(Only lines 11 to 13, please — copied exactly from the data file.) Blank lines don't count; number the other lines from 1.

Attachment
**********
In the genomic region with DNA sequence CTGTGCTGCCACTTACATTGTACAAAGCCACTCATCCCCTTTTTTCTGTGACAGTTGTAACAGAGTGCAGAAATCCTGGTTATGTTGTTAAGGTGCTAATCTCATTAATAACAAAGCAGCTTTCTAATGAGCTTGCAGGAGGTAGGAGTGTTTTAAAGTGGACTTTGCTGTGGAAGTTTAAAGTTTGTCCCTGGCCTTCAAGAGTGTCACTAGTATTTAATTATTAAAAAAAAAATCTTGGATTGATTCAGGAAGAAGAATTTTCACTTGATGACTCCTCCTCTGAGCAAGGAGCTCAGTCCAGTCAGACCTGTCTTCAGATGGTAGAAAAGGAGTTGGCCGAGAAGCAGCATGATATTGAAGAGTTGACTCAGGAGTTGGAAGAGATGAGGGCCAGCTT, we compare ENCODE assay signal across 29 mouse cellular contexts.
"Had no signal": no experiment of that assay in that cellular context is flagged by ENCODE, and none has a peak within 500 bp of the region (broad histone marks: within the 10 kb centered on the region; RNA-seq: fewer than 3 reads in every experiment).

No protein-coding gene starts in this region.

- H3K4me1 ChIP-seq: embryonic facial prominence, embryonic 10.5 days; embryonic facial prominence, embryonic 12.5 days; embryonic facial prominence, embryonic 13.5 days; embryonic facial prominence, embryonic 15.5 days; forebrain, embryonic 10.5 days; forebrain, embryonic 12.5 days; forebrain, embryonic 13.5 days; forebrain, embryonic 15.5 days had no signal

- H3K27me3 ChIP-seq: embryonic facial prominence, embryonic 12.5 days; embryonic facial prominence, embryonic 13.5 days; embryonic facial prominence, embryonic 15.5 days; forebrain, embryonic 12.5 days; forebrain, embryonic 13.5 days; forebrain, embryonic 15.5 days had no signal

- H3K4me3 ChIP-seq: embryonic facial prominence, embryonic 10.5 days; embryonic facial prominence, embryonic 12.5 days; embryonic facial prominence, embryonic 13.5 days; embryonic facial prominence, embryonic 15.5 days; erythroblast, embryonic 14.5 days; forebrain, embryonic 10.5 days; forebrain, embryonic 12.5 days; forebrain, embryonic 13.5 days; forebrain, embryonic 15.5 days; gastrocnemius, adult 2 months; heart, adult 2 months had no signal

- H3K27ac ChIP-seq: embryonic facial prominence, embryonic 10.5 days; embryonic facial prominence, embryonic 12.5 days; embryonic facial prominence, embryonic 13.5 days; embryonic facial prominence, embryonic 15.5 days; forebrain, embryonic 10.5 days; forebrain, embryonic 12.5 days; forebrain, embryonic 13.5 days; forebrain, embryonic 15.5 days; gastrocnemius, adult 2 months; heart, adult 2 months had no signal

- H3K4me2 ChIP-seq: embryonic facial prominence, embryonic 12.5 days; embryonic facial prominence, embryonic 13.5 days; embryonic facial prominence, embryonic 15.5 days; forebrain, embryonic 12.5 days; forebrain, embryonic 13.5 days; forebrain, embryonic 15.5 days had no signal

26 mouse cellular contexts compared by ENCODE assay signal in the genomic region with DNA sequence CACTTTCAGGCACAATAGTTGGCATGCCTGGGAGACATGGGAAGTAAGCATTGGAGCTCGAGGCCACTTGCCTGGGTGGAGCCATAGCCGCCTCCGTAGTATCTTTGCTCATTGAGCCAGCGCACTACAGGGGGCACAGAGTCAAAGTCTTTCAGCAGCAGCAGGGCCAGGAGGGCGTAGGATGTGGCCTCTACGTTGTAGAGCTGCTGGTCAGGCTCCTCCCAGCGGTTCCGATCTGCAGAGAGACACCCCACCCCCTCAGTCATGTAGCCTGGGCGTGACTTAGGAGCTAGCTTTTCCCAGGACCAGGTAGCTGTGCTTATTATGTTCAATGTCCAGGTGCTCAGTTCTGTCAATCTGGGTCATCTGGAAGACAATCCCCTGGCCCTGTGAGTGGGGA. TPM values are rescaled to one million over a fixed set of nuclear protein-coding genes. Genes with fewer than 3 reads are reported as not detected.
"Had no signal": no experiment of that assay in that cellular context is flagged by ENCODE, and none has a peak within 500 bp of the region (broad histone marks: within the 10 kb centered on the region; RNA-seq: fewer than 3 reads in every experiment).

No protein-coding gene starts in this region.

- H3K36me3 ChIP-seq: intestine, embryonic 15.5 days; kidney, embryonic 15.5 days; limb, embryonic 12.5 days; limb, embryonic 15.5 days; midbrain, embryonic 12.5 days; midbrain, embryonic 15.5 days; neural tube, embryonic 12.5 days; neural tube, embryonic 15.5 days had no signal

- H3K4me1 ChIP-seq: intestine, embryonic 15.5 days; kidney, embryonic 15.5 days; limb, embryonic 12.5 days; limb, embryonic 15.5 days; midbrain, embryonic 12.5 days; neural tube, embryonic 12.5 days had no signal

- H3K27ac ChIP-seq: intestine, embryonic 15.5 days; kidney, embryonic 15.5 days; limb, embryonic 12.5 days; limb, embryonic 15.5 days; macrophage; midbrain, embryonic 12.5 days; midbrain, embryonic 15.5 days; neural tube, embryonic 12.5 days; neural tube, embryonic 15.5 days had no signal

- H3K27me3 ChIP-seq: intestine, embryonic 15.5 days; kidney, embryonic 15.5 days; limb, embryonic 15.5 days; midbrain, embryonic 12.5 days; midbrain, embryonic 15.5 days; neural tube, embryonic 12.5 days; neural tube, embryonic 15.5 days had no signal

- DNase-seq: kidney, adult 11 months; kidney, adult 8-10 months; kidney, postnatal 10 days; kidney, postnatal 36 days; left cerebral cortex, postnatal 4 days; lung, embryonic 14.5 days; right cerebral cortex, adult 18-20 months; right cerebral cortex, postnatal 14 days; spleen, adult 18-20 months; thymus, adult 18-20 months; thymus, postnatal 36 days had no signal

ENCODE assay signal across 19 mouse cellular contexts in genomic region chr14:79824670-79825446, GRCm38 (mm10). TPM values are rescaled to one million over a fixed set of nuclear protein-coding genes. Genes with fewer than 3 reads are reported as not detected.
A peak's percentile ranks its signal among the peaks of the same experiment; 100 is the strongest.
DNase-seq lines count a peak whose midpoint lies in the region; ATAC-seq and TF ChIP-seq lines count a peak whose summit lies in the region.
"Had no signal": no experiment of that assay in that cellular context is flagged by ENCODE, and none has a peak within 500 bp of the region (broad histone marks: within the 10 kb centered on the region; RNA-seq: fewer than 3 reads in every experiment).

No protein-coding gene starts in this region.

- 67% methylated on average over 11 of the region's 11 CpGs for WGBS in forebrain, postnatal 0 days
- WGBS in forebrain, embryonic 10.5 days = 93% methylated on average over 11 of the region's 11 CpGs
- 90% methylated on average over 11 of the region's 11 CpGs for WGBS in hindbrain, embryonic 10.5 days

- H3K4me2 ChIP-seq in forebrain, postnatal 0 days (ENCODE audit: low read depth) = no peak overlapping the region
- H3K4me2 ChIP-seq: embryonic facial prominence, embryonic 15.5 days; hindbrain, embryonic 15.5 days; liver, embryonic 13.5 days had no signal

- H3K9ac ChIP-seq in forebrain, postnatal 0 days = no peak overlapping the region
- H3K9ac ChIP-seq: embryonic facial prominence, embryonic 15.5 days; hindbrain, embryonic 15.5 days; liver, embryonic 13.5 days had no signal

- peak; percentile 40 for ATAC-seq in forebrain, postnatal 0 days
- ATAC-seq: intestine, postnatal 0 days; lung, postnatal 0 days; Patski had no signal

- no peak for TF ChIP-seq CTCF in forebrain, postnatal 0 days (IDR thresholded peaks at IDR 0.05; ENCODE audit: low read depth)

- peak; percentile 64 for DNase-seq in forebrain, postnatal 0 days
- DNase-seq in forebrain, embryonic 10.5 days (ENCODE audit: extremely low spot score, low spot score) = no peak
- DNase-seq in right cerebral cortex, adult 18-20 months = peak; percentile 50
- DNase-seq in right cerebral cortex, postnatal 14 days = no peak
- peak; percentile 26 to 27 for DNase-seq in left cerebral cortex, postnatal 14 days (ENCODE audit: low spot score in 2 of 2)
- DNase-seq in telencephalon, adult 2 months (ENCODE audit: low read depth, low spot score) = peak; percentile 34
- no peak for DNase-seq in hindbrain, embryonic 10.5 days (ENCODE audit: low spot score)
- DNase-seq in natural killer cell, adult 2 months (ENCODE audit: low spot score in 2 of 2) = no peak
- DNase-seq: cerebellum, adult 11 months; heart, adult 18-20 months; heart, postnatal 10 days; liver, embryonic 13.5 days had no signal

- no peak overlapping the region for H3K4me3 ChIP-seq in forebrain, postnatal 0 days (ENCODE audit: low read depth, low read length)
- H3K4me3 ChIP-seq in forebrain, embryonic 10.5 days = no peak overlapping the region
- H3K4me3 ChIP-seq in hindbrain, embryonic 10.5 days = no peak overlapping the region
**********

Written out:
No protein-coding gene starts in this region.

- H3K36me3 ChIP-seq: intestine, embryonic 15.5 days; kidney, embryonic 15.5 days; limb, embryonic 12.5 days; limb, embryonic 15.5 days; midbrain, embryonic 12.5 days; midbrain, embryonic 15.5 days; neural tube, embryonic 12.5 days; neural tube, embryonic 15.5 days had no signal

- H3K4me1 ChIP-seq: intestine, embryonic 15.5 days; kidney, embryonic 15.5 days; limb, embryonic 12.5 days; limb, embryonic 15.5 days; midbrain, embryonic 12.5 days; neural tube, embryonic 12.5 days had no signal